David's Corner was originally created to feature the articles that David wrote for Bass Player Magazine. However, we expanded it to include a series of articles written especially for our newsletter on topics of interest to bass and cello players. 

David's Articles

The 3 H's from Hell, Part I: Heat and Humidity read
Call it the doghouse read
On Setting up the Bass, Part I: Strings  read
On Setting up the Bass, Part II: Bridge, Bassbar and Soundpost read
On Horse Hair and Bows  read
The 3rd H: Handling read
About Neck and Fingerboard Alignment  read
On Changing Bass Strings read

Newsletter Articles

Injury Prevention and Recovery for Bassists read
Understanding "STRESS"  read
Self-Care for Injury Prevention and Recovery  read
Warm-up exercises for Injury Prevention and Recovery read

About Neck and Fingerboard Alignment

David Gage

The neck and fingerboard of the string bass are an integral part of the total sound and feel of the bass. It is important that their installation and condition are sound. The neck should be vertically centered down the top of the instrument so that the bridge can be concomitantly centered on the fingerboard while on the lateral center of the top. The overstand and angle or projection of the neck should allow for a bridge height of no more than 7" and no less than 6 ½". The fingerboard should be thick enough so that it keeps the neck straight and allows for a curve to be planed on the playing surface. The scroll, pegbox and tuners should be solid enough to hold the strings firmly.

Correctly setting a neck in the body is not easy. It's not uncommon to see a new, wonderfully made instrument with an 'out of line' neck. When buying a bass, old or new, check the neck alignment. Sight down the fingerboard toward the tailpiece where it projects over the top. It should be on a line down the center, equidistant from the f-holes. If not, the bridge will either have to be pushed over or the top will have to be cut or tilted over to compensate. There is a good chance that this will create an imbalance of sound and/or feel. The overstand is the distance from the top of the bass to the fingerboard at the neck butt where the fingerboard leaves the neck. In my opinion, this overstand should be 1" to 1 ¼". This allows for the correct (not too steep) angle of the strings over the bridge top and for clearance of the hand and arm when going into thumb position or vibrating the E and F on the G string.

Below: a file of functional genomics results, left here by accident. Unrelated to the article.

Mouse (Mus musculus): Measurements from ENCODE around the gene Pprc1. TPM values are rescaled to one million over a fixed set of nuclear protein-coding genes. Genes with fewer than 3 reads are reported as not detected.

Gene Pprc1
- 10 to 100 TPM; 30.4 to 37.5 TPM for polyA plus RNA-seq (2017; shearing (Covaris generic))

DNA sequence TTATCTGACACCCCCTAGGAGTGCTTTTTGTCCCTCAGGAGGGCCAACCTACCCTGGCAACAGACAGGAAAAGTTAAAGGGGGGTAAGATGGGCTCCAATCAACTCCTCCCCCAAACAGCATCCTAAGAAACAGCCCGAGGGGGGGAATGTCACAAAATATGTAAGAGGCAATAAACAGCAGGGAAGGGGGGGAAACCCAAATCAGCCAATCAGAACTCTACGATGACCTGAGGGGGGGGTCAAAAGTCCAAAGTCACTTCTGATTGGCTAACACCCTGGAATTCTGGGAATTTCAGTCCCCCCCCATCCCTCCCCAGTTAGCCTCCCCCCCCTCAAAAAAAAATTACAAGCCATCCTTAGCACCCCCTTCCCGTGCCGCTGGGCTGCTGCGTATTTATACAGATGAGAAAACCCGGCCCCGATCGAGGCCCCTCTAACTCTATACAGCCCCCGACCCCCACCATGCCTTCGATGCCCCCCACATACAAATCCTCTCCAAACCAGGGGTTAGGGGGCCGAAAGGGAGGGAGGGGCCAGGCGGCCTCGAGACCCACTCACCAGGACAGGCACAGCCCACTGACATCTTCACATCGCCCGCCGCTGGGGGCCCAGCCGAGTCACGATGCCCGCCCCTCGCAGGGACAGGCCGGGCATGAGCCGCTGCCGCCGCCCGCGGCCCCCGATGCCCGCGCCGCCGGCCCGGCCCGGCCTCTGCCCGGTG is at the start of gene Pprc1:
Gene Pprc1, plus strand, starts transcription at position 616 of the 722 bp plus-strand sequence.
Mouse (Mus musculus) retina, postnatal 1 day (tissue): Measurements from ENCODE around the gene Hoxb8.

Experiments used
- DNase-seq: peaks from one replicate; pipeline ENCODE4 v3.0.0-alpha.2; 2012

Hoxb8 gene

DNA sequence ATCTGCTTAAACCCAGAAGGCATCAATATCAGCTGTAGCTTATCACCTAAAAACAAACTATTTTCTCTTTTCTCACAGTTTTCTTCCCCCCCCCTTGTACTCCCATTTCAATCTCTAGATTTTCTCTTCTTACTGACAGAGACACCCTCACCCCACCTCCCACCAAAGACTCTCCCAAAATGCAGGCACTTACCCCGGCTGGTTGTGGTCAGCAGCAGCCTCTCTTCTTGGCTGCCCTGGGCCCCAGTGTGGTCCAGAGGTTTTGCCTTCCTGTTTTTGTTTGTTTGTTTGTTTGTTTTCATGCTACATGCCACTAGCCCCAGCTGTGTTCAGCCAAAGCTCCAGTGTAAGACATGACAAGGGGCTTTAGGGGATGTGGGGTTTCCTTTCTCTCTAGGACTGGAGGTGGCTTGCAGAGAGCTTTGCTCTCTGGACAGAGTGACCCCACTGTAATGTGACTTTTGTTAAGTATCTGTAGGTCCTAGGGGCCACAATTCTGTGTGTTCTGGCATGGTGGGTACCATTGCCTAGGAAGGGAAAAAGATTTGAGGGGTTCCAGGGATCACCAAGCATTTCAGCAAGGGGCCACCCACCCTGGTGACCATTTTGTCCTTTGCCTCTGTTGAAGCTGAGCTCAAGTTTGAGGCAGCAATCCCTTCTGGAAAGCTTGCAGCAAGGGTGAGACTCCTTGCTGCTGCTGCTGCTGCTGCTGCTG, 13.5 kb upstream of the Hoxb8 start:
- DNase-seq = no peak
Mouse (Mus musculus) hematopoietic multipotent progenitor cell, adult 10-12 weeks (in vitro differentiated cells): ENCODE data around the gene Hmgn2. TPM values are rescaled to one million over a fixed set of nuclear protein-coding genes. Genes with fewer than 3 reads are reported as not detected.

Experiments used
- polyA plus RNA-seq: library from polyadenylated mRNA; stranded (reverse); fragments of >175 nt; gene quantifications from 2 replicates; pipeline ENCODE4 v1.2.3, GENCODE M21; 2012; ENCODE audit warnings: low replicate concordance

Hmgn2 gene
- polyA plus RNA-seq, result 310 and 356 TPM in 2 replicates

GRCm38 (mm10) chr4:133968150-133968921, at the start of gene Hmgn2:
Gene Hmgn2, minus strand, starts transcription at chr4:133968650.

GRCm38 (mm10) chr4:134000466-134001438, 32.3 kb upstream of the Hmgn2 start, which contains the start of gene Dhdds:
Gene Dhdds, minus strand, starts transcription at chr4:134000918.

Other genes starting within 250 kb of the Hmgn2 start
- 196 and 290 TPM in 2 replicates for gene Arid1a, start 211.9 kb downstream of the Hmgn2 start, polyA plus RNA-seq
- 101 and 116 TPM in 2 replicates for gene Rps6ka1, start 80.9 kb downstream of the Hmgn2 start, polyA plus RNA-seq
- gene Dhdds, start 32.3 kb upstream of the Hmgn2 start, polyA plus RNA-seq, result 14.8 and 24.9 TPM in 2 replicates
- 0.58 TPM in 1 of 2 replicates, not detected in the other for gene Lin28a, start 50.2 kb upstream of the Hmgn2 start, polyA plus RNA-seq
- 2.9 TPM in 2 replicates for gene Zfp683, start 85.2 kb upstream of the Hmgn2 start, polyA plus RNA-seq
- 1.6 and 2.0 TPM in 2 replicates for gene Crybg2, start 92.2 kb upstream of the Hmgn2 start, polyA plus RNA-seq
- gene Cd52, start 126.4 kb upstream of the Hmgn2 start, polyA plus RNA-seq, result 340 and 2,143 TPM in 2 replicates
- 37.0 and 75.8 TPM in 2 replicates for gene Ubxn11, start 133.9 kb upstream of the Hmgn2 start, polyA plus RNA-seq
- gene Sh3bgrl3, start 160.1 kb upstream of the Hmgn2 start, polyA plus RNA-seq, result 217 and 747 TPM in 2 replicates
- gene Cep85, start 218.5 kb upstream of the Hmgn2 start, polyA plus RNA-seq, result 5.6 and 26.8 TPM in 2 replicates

The neck is usually made of maple or beech (sycamore) and is very flexible without the harder, stiffer fingerboard. The fingerboard not only provides a durable playing surface but also stiffens the neck and keeps it from warping. Unlike humans, a bass with a stiff neck is a good thing. In my opinion, a more flexible neck will actually absorb string and body vibration making the instrument quieter and slower. When assessing the condition of a fingerboard, we always check the fingerboard to neck union. The line between the fingerboard and the neck should be straight. An aluminum yardstick (provided it's straight) works well when checking this. If this line is not straight, most of the time it can be completely corrected with a new fingerboard or by refitting the existing board. The wood of the fingerboard is best if it's denser and stiffer than the neck wood. Ebony and rosewood are the traditional choices. Honduras mahogany and maple are used as less expensive substitutes but are not of adequate strength or density to do the best